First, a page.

Hey there, time traveller!
This article was published 27/3/2013 (2490 days ago), so information in it may no longer be current.
The Selinger government's anti-bullying bill doesn't recognize the true nature of bullying in Canada, a group that represents Canadian evangelical Christians says.
The Evangelical Fellowship of Canada (EFC) said Wednesday its research shows children are mean to one another based on body image or appearance, school grades or marks, and cultural background and race — bullying based on sexual orientation is far down the list.
The EFC says one survey showed body image alone accounted for 38 per cent of cases of bullying; grades or marks accounted for 17 per cent; and cultural background for 11 per cent.
EFC lawyer Faye Sonier said based on that, Manitoba's Bill 18 does not fully recognize those types of bullying.
Sonier said Bill 18 instead says school must accommodate pupils who want to establish and lead activities and organizations that promote gender equity, anti-racism, disabilities and gay-straight alliances.
"You have to ask yourself why then is the province focusing on these four clubs or showing more concern for them than the student who is bullied because of the way he looks," Sonier said.
"This can be interpreted as government expressing concern for some student over others."
Sonier said for Bill 18 to be more equitable, it has to be reworded to include anti-bullying clubs.
"Parents and teachers can tailor the clubs to the circumstances their schools and communities face," she said.
Bill 18 has been a hot-button issue in the province for more than a month with some critics, including Manitoba senior federal cabinet minister Vic Toews, saying it infringes on religious freedom because it requires religious schools to accommodate student-led gay-straight alliance activities.
Education Minister Nancy Allan said Wednesday Bill 18 does include all forms of bullying by its very definition of bullying. The bill says bullying is a behaviour that's intended to cause, or should be known to cause, fear, intimidation, humiliation, distress or other forms of harm to another person's body, feelings, self-esteem, reputation or property.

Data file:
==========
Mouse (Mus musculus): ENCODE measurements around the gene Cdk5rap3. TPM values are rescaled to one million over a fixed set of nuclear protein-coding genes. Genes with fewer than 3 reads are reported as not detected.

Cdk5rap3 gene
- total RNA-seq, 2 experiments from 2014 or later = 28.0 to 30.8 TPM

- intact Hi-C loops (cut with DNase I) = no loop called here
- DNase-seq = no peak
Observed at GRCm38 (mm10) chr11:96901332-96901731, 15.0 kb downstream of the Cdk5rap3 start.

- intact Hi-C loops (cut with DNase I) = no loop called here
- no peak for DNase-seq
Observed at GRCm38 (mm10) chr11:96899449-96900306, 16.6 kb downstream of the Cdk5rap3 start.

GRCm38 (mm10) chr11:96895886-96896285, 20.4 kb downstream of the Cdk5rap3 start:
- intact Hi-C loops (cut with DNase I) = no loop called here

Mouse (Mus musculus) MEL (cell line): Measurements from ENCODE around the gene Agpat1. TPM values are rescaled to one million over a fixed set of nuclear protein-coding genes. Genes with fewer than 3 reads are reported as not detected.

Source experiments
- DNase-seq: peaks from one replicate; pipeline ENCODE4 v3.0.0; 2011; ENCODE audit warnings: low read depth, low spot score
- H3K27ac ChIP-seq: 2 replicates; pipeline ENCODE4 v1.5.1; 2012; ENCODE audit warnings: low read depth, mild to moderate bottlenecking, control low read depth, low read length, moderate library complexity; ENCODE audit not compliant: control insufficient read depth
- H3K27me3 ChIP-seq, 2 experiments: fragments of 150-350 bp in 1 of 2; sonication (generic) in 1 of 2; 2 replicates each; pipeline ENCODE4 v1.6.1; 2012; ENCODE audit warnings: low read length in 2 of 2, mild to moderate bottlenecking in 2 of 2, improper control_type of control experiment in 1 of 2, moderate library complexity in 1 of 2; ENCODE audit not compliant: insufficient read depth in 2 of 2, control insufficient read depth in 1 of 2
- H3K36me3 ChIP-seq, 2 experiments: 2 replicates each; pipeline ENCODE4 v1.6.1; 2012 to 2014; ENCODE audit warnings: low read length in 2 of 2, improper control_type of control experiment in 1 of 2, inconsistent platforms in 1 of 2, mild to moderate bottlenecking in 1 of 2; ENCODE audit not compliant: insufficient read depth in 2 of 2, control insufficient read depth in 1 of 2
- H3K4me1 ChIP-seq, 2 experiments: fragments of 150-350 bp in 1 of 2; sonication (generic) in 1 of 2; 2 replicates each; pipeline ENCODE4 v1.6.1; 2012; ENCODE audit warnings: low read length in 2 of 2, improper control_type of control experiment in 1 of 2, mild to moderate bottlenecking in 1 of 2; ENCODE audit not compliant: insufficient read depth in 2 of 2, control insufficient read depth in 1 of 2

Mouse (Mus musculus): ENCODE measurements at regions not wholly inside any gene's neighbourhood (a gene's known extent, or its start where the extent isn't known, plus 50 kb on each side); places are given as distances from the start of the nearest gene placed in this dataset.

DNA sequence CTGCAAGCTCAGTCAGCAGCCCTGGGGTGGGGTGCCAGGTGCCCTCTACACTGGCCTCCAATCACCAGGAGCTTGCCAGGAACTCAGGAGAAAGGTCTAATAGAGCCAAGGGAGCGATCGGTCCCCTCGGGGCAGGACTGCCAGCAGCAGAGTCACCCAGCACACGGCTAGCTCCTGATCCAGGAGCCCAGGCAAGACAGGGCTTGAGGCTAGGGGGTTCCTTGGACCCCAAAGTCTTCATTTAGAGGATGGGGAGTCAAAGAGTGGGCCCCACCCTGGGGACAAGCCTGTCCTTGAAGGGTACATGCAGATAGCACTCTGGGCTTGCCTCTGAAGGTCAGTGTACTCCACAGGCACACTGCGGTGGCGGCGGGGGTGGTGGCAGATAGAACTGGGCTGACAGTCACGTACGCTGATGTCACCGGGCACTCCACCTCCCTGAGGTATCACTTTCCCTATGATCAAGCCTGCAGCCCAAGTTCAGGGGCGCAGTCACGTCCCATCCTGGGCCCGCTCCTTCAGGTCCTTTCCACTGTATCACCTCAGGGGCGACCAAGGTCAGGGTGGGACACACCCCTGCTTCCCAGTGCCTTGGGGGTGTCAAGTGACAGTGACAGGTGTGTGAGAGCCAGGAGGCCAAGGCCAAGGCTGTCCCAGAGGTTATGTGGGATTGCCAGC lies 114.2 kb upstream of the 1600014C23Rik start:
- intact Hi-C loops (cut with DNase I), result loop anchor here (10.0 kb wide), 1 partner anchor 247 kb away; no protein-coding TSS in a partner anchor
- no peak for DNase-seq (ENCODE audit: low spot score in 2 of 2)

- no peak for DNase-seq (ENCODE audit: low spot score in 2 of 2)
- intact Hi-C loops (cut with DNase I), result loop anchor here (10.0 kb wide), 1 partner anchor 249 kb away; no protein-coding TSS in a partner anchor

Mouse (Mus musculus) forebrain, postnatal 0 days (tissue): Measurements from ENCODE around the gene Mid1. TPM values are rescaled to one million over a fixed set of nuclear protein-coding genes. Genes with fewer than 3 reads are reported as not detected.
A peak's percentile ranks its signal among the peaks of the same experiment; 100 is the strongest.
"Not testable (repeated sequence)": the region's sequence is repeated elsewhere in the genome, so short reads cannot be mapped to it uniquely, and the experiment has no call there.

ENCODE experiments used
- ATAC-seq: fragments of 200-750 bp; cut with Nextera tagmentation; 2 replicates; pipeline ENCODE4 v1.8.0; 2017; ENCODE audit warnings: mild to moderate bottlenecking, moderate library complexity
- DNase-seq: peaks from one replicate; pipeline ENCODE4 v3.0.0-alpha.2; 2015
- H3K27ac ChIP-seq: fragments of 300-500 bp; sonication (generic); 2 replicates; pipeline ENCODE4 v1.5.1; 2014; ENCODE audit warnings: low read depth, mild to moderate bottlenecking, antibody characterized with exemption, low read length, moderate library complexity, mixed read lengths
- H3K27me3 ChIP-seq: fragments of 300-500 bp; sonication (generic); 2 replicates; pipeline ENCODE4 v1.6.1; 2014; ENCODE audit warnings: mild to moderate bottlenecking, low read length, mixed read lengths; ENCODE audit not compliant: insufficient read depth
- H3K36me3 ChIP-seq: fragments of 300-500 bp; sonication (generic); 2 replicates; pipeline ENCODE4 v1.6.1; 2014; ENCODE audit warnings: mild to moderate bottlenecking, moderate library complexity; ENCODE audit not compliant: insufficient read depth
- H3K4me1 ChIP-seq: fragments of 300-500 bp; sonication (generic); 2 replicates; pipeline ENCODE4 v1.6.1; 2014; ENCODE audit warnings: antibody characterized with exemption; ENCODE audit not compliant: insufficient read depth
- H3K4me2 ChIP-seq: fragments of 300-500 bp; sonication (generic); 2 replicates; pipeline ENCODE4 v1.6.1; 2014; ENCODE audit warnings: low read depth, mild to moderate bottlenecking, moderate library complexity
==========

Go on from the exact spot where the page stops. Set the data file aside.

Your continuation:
"We believe that our legislation will take action in regards to providing an opportunity for all students to feel safe," Allan said Wednesday.
Allan cited the work of University of Winnipeg education associate professor Catherine Taylor, who has found homophobia is widespread in many schools with some school officials turning a blind eye.
Progressive Conservative education critic Kelvin Goertzen said what the EFC has found regarding bullying corresponds to what parents and others have been telling him.
"Kids are bullied for a whole host of reasons," he said.
"We need a bill that will protect all kids who are bullied for any reason and this bill doesn't do that."
The Tories are currently conducting a survey on Bill 18 — it's found on the party's website — to get a sense of what Manitobans think and then to introduce amendments to the bill after the legislature resumes sitting April 16.
The Progressive Conservative's Bill 18 survey says:
Of the 1,401 responses so far:
— 78 per cent say the NDP's definition of bullying in Bill 18 is too broad.
— 83 per cent say any bullying legislation should apply equally to students, school staff and volunteers.
The Tories' survey is at www.surveymonkey.com/s/Bill18Questionnaire.